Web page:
Lovelessness demonstrated

Let Love Be Your Highest Goal

“Go after a life of love as if your life depended on it – because it does.”

Eugene Peterson 1 Cor 14:1 The Message

One of my greatest joys is to witness the biblical principles of love being acted out in the local church. But if I were to be honest, I would have to say that some of my most negative experiences of the practical application of biblical love have been witnessed in the church. I am grieved when I see believers fight, display anger, or take sides in disagreements. Most of the time, these conflicts aren’t over matters of doctrine or complex theological issues, but instead, they are about personal preferences, differences in how “we” do things, or our unwillingness to submit to the needs or desires of others.

You may argue that these things are common, even normal, in any organization where people of different backgrounds, ethnicity, education, sex, age, and financial means gather in numbers regularly – even in the church. You may say a strong, bible believing church can weather such storms.

The church at Ephesus was a strong, doctrinally discerning church, despite being planted in a city known to be a hotbed of every kind of cult, superstition, and false God of the day. Jesus himself praised the church in the second chapter of Revelation.

To the angel of the church in Ephesus write: These are the words of him who holds the seven stars in his right hand and walks among the seven golden lampstands. I know your deeds, your hard work and your perseverance. I know that you cannot tolerate wicked people, that you have tested those who claim to be apostles but are not, and have found them false. You have persevered and have endured hardships for my name, and have not grown weary.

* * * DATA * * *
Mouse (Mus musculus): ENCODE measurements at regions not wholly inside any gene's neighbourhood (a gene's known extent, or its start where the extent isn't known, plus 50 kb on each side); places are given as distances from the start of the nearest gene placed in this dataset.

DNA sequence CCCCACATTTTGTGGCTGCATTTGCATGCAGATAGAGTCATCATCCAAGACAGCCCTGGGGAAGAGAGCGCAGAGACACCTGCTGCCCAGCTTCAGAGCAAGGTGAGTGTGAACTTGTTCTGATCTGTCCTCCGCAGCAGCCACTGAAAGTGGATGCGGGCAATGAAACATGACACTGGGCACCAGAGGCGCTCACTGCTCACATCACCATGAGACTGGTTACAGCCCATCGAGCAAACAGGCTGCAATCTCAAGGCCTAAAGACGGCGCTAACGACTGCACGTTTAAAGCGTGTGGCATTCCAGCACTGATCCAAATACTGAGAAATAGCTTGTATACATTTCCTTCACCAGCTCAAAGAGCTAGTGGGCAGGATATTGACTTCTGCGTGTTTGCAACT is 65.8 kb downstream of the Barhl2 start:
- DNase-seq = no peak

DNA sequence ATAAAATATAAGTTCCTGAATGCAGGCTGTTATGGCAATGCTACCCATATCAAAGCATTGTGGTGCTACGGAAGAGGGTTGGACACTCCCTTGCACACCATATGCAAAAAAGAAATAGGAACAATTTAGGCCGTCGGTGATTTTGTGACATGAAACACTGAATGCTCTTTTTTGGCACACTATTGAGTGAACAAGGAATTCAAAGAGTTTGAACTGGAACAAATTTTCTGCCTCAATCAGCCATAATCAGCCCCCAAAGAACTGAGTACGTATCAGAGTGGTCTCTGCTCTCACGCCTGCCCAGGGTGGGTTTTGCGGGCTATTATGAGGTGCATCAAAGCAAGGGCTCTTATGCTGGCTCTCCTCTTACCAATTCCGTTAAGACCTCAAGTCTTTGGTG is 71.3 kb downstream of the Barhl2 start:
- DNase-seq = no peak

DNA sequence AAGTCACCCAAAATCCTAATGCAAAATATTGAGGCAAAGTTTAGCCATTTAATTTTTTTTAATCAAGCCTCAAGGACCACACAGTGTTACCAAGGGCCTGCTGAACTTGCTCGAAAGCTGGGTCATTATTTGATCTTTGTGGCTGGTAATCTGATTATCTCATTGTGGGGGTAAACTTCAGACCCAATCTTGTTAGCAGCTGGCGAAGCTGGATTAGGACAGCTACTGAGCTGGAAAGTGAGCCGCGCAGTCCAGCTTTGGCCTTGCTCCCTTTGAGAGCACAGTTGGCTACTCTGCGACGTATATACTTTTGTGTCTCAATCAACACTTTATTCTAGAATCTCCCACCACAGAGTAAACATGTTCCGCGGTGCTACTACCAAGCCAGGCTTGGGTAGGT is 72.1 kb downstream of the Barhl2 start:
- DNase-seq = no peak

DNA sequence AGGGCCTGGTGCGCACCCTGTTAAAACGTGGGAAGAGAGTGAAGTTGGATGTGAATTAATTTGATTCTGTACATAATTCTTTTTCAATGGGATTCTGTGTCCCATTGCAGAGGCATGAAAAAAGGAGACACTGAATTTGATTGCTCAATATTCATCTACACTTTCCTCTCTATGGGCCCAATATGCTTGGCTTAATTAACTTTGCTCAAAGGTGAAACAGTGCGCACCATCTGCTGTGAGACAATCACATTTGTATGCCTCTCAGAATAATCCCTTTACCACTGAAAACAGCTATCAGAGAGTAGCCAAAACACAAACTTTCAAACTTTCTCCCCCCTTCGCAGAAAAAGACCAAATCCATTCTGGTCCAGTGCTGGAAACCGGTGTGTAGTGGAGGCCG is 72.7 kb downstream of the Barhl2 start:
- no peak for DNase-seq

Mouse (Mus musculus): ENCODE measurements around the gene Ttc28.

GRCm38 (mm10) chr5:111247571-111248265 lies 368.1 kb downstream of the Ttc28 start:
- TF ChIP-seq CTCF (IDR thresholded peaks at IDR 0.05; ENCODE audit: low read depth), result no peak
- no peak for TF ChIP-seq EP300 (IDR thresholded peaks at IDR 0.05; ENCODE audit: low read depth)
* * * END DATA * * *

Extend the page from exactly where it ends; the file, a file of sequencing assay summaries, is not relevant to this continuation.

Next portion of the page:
Revelation 2: 1-3 NIV

He commends the church for their hatred of the works of darkness (Rev 2:6), “the works of the Nicolations,” a pagan, immoral, heretical Christian sect. The Ephesian church’s rejection of the Nicolations and their teaching was an example of their love for Christ and God’s Word. Scripture teaches us that love hates “what is evil” and “clings to what is good” (Rom 12:9).

Jesus specifically notes that they were enduring hardships for him. The church at Ephesus took on this burden out of love for Jesus.

The church at Ephesus was exemplary, a model of strength, sound doctrine, love, and patience. Surely, such a church could weather some minor storms and conflicts.

Unlike his letters to the church at Corinth, or Philippi, or Thessalonica, Paul’s letter to the Ephesians did not address any particular error or heresy. But something went wrong.

Yet I hold this against you: You have forsaken the love you had at first.

Revelation 2:4

In some way, the church had changed. The literal translation of the Lord’s word is: “you have left your first love.” The emphasis is on the word “first,” so Jesus is referring to a love that the church demonstrated when they first planted and started their life together as the bride of Christ, as a church body.

The verse doesn’t specifically say love for Jesus, or love for one another, or love for unbelievers. So it’s safer to understand this as a reference to Christian love generally. In the great commandment, we are told to Love the Lord our God with all our heart and with all our soul and with all our minds and also to love our neighbours as we love ourselves.

The book of Acts describes the earliest days of the Christian church, saying “With one accord they continued to meet daily and to break bread from house to house, sharing their meals with gladness and sincerity of heart, praising God and enjoying the favour of all the people” (Act 2: 46-47). But something happened, and the Christlike spirit of love was no longer present in the church.